RM: There’s a good 1975 interview with your father at the end of the book in which he talks about the difficulties of the material from which LOVE was made, Cor-Ten steel, which of course many artists were using at this time–from Barnett Newman’s Broken Obelisk to Richard Serra’s Tilted Arc.  In 2005, our LOVE underwent a fairly interventive conservation treatment.   Sections of the metal that had become structurally unstable were replaced and to get the patina even, we stripped the sculpture down to bare metal to allow the patina to re-develop.

JL: That’s really the only way to do it – for the surface to look even, it has to all age together.  I don’t think anybody has ever figured out a way to do anything else.  I know that’s what my father always recommended, and other places that have sculptures in Cor-Ten that have done the same thing.

I think Cor-Ten is a gorgeous material and I’m glad people have continued to use it and care for it.  But it does present its challenges.

RM: We’re not alone at the IMA with our issues with Cor-Ten steel.  Having visited Richard Serra’s work at the Guggenheim Bilbao, I know that they have to deal with people touching and putting graffiti on the Cor-Ten arcs there.  But in the end, there’s not much that can be done.

JL: It’s incredibly rare that anyone goes into a museum and runs their hands over the paintings, but for some reason people feel compelled to do it to sculpture. Unfortunately, this is one of the challenges with showing sculpture.

RM: Your father now takes an active role in the preservation and restoration of sculptures.  This seems like a natural role for him to assume. Will you talk about Lippincott’s role in preserving artworks?

JL: In some ways, this role is one that [Lippincott] morphed into easily as time has gone by because a lot of the sculptures he helped fabricate have been on view outdoors for 30 years or more.   Even in the early days, they assumed this kind of role.  Artworks would come back from an exhibition in which all 500 people had touched the sculpture and damaged the paint, climbed on it, or some like that.  So Lippincott was repairing sculptures all along.

As time has gone by, this is something that they’ve increasingly become involved with.  They do a lot of consultations with museums and places like Storm King Art Center, as well as for private collectors.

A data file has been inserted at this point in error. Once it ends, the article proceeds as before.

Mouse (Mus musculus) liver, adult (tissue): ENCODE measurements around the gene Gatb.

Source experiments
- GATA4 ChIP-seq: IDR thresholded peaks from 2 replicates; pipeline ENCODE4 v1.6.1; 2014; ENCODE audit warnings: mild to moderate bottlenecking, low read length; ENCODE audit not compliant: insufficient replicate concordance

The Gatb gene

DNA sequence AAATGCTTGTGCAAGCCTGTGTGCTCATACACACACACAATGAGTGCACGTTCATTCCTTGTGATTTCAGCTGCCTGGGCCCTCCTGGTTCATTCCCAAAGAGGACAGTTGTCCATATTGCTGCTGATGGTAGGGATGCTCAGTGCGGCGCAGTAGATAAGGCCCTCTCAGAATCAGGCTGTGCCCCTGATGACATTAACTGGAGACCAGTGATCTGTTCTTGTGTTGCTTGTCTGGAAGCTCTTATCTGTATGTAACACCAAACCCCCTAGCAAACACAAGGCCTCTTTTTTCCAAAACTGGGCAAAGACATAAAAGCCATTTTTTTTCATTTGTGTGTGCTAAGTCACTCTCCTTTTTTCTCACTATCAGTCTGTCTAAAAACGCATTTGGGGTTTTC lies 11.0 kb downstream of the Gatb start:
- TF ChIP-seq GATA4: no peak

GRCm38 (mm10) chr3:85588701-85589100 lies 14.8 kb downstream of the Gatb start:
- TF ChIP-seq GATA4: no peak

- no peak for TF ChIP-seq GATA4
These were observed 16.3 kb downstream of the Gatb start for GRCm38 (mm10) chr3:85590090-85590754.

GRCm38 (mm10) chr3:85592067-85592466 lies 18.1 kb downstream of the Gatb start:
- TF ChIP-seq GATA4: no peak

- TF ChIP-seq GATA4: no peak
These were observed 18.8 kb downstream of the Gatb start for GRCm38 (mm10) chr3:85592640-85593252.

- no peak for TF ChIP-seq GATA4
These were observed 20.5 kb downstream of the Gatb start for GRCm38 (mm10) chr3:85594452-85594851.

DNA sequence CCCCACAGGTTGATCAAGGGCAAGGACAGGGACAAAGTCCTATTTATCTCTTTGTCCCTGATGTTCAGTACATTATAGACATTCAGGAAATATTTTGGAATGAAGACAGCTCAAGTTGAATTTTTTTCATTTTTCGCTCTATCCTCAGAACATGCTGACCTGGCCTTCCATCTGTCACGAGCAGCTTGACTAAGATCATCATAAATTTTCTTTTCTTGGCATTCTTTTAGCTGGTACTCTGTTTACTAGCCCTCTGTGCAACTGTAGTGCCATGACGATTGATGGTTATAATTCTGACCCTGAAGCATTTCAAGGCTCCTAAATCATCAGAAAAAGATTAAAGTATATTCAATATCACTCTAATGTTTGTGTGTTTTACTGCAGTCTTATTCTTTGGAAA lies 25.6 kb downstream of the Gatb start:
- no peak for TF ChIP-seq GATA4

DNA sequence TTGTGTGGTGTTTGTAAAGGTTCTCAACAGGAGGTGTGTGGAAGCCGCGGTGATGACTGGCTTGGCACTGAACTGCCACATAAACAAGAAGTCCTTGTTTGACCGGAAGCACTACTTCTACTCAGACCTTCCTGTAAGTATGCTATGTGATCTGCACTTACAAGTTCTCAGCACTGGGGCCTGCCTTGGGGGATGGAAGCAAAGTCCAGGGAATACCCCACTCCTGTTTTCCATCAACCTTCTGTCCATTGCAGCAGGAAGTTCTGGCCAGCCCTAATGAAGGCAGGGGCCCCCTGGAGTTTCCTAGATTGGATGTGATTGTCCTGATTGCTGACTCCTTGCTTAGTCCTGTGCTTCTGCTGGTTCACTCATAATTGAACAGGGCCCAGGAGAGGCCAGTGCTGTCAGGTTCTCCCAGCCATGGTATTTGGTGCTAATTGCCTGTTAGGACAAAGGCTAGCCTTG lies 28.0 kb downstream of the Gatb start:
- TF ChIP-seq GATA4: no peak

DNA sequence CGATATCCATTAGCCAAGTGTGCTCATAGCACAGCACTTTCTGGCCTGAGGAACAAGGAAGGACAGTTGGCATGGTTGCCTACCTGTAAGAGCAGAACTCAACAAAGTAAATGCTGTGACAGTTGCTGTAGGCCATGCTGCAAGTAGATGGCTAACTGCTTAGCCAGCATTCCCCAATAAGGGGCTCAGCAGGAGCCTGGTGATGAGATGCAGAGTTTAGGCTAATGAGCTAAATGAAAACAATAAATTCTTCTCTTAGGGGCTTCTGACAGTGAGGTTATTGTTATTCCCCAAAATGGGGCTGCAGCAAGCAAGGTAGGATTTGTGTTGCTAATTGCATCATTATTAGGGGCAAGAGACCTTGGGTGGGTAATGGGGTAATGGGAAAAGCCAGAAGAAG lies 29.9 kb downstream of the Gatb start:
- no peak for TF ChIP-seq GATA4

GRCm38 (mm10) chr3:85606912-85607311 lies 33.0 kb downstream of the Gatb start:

For exactly this reason, right from the beginning they were incredibly meticulously with their records.  They knew that 5, 10, or 40 years later someone was going to come to them and ask how a sculpture was originally fabricated.  There was always a consideration about how these things were going to be cared for over time.

RM: What are the plans for the long-term care of the Lippincott archive?

JL: This is something my father and I have talked about a lot. There are two elements to the archive, the photos and the documents. Now that the book is completed, we don’t need constant access to photos, and I would like them to go to a place where they would be available to students and museums and artists, since it is such an amazing and, I think, unique collection.

The documents are still in use, my father and uncle refer to them often, so that’s something that they would want to keep for now, but ultimately that too would be best in a place where people would have access to it.

Ellsworth Kelly, right, and Don at the shop, looking at Kelly’s "Curve II," 1973. Weathering steel. 117¾" x 123½" x 1” (299.1 x 313.7 x 2.5 cm). The Museum of Modern Art, New York, NY. Gift of Philip Johnson. © Ellsworth Kelly. EK 507. Photograph courtesy of Ellsworth Kelly.